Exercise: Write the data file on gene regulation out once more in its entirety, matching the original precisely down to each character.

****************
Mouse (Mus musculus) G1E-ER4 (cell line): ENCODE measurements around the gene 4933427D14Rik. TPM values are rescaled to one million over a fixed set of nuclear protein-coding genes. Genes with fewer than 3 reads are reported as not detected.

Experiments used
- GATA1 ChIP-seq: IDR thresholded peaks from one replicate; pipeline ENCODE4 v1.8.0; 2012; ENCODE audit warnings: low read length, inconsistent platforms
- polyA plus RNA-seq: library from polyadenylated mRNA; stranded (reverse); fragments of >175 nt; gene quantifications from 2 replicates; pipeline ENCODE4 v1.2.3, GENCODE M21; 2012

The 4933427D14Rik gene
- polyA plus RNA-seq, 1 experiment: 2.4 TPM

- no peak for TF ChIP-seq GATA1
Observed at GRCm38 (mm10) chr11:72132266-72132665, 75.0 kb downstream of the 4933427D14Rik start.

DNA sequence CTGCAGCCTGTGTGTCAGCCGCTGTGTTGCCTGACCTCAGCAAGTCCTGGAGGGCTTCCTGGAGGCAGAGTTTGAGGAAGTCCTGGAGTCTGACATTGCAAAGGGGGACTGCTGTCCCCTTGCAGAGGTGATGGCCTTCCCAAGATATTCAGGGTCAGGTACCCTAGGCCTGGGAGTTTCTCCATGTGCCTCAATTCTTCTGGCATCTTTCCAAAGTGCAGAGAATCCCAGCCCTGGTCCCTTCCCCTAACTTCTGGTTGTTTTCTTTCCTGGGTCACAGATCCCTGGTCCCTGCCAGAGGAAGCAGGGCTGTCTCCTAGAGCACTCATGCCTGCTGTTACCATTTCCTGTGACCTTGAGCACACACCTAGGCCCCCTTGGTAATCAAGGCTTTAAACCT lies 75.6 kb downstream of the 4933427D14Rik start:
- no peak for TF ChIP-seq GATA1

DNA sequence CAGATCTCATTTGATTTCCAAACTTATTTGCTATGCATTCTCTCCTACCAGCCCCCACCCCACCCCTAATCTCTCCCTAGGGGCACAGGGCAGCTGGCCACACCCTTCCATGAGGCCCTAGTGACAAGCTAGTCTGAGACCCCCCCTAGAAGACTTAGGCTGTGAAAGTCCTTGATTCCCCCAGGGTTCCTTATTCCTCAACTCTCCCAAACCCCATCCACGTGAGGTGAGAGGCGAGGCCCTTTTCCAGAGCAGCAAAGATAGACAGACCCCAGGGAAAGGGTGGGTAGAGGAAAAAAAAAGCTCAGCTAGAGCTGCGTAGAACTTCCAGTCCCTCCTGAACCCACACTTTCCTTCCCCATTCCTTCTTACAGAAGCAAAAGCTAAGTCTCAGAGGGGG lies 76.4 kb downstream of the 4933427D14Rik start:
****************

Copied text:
Mouse (Mus musculus) G1E-ER4 (cell line): ENCODE measurements around the gene 4933427D14Rik. TPM values are rescaled to one million over a fixed set of nuclear protein-coding genes. Genes with fewer than 3 reads are reported as not detected.

Experiments used
- GATA1 ChIP-seq: IDR thresholded peaks from one replicate; pipeline ENCODE4 v1.8.0; 2012; ENCODE audit warnings: low read length, inconsistent platforms
- polyA plus RNA-seq: library from polyadenylated mRNA; stranded (reverse); fragments of >175 nt; gene quantifications from 2 replicates; pipeline ENCODE4 v1.2.3, GENCODE M21; 2012

The 4933427D14Rik gene
- polyA plus RNA-seq, 1 experiment: 2.4 TPM

- no peak for TF ChIP-seq GATA1
Observed at GRCm38 (mm10) chr11:72132266-72132665, 75.0 kb downstream of the 4933427D14Rik start.

DNA sequence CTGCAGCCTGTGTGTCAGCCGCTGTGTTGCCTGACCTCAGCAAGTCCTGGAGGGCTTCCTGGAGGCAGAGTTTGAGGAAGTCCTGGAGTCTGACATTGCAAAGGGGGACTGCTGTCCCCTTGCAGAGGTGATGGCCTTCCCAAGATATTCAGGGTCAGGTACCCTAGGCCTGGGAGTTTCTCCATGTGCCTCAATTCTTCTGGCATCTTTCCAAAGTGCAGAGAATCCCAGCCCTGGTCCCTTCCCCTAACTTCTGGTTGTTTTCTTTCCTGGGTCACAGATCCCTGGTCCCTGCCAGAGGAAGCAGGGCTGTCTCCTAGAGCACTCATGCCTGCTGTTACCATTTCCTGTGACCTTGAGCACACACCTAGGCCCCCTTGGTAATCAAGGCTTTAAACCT lies 75.6 kb downstream of the 4933427D14Rik start:
- no peak for TF ChIP-seq GATA1

DNA sequence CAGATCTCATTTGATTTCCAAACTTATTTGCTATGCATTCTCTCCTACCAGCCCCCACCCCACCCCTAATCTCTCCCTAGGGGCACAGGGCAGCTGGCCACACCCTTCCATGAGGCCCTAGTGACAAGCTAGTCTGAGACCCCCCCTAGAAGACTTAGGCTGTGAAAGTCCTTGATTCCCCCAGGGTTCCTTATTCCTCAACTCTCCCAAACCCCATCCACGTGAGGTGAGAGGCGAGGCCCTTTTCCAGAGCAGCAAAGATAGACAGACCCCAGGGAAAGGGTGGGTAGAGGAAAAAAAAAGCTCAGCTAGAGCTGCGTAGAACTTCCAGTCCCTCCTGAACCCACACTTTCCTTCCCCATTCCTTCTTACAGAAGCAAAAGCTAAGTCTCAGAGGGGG lies 76.4 kb downstream of the 4933427D14Rik start: